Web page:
APtx 06/23 0249 Minister-Attack
By WALTER C. PUTNAM Associated Press Writer
DALLAS (AP) -- The Rev. Walker Railey said he tried to commit
suicide eight days after his wife was almost strangled to death
out of despair and a lapse of faith in which he "let God down."
"Somehow I grew oblivious to the fact that I didn't have to
bear it by myself," Railey said in an interview Monday. "Had it
not been for some act of grace, we would not be sitting here
"I think I let God down, but God picked me back up."
In the week after his wife was choked into a coma, Railey said
he felt for the first time that he carried a burden too heavy to
Railey said he does not fear an indictment because "when you
are not guilty you don't have to worry about things like that.
"There are people who are playing `Murder She Wrote' with my
life and the lives of my family," he said. "Everyone on the
street corner seems to have some speculation on what happened and
who did it. I didn't do it, but there are times when I feel I'm
the only one in the world that thinks that."
Railey said his attorney had advised him against discussing
details of the April 21 attack on his wife, Margaret.
A month before the attack, Railey began receiving a string of
threatening letters, which later were traced to a typewriter at
the 6,000-member First United Methodist of Dallas, of which he
was senior pastor.
Railey took an overdose of pills May 1, the day police wanted
to question him about what they said were inconsistencies in his
story. Saturday, he left Timberlawn Psychiatric Hospital, which
he had checked into several days after his suicide attempt.
Railey, who turns 40 this week, is on leave from the
pastorship of First United Methodist Church.
As he spoke in the living room of his home Monday, he choked
back tears as he looked at the pictures on the mantle of his
children, Ryan, 5, and Megan, 2.
"It's real scary thinking that they may have just one parent,"
Mrs. Railey, 38, has been in a coma at Presbyterian Hospital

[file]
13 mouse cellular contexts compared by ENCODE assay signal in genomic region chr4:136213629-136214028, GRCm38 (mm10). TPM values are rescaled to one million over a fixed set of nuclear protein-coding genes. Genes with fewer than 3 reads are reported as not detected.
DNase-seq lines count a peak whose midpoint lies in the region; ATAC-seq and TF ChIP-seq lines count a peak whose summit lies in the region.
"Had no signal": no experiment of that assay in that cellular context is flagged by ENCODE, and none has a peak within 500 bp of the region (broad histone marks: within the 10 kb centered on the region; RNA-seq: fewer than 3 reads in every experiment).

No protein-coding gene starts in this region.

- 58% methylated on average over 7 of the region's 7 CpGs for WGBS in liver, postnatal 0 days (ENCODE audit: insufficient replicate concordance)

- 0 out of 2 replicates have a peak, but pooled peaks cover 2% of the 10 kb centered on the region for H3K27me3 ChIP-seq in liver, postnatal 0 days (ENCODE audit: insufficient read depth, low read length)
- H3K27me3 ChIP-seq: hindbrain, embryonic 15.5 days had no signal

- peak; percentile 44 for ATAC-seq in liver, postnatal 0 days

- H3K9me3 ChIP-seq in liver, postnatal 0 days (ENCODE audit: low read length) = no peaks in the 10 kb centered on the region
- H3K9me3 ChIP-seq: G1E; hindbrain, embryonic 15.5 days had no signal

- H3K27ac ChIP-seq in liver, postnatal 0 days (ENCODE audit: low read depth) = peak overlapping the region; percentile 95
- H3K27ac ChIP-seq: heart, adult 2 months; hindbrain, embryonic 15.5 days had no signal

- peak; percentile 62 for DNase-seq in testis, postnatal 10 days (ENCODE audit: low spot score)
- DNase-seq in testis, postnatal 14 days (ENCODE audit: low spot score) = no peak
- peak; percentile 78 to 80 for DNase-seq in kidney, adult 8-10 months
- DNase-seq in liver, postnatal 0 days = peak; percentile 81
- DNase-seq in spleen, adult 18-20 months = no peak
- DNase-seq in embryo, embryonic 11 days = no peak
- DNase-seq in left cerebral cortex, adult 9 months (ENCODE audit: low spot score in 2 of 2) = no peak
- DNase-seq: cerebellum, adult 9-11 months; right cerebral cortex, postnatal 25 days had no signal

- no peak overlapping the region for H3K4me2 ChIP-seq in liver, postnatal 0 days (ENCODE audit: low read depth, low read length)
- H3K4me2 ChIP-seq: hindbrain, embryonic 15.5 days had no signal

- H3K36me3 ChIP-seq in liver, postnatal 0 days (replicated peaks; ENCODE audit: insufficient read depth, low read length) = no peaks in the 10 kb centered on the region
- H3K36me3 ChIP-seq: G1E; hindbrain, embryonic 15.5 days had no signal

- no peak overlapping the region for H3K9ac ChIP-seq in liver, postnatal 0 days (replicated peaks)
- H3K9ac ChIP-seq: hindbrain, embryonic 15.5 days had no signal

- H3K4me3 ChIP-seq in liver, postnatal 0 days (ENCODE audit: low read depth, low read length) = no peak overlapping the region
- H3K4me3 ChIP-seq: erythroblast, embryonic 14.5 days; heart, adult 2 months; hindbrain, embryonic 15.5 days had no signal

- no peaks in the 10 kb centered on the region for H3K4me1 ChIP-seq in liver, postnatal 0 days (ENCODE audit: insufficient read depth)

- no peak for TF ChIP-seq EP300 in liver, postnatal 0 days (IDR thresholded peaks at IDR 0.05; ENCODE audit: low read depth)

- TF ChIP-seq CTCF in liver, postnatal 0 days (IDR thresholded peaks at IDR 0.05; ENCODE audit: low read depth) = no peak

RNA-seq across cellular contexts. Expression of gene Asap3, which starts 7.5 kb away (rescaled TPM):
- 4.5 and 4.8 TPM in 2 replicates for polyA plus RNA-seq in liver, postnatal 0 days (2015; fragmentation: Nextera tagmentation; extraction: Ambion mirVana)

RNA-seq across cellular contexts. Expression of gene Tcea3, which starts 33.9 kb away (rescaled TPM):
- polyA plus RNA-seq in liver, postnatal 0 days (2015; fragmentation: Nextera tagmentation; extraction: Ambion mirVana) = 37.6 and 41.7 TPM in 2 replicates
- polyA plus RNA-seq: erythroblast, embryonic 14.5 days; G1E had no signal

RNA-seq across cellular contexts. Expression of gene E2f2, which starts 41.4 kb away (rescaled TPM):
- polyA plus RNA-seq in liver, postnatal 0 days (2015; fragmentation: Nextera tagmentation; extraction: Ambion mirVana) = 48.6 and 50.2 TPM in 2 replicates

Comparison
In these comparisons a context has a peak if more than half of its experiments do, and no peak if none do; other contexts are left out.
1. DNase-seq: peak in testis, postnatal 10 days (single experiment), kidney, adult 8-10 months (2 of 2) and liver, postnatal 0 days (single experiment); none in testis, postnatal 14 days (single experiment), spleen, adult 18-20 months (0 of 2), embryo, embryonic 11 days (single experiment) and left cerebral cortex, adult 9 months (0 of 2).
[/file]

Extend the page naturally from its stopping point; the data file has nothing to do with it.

since the choking attack and Railey said he did not know if she
would ever recover.
"I'm not a pessimist," he said. "I'm not a blind optimist,
either. The doctors are not very encouraging."
Railey said he has continued to receive threatening, racist
letters similar to the ones that came before the assault on his
He said he had been studying at libraries at Southern
Methodist University and arrived home late to find his wife
unconcious on the garage floor.
Railey said he was too irrational to think how it might look
to others when he took the overdose of tranquilizers.
He said he had been keeping a journal that since has been
interpreted as a suicide note. In it, he said, he had written
that he had reached a crisis of faith and felt as though there
were a demon inside him.
"I don't believe in witchcraft," Railey said. "I don't believe
the devil runs around with a pitchfork trying to undo our lives."
However, he said, sometimes people find themselves in
situations in which "there is a battle going on inside us."
"The battle is the demon," he said.
But he said, "My taking of those drugs was not a premeditated
Railey said that he always believed he would spend the rest of
his life preaching.
"At this point, I don't know if another church is a real
possibility," he said.
"There might be a chance somewhere down the road to teach at a
university, or a seminary," Railey said.
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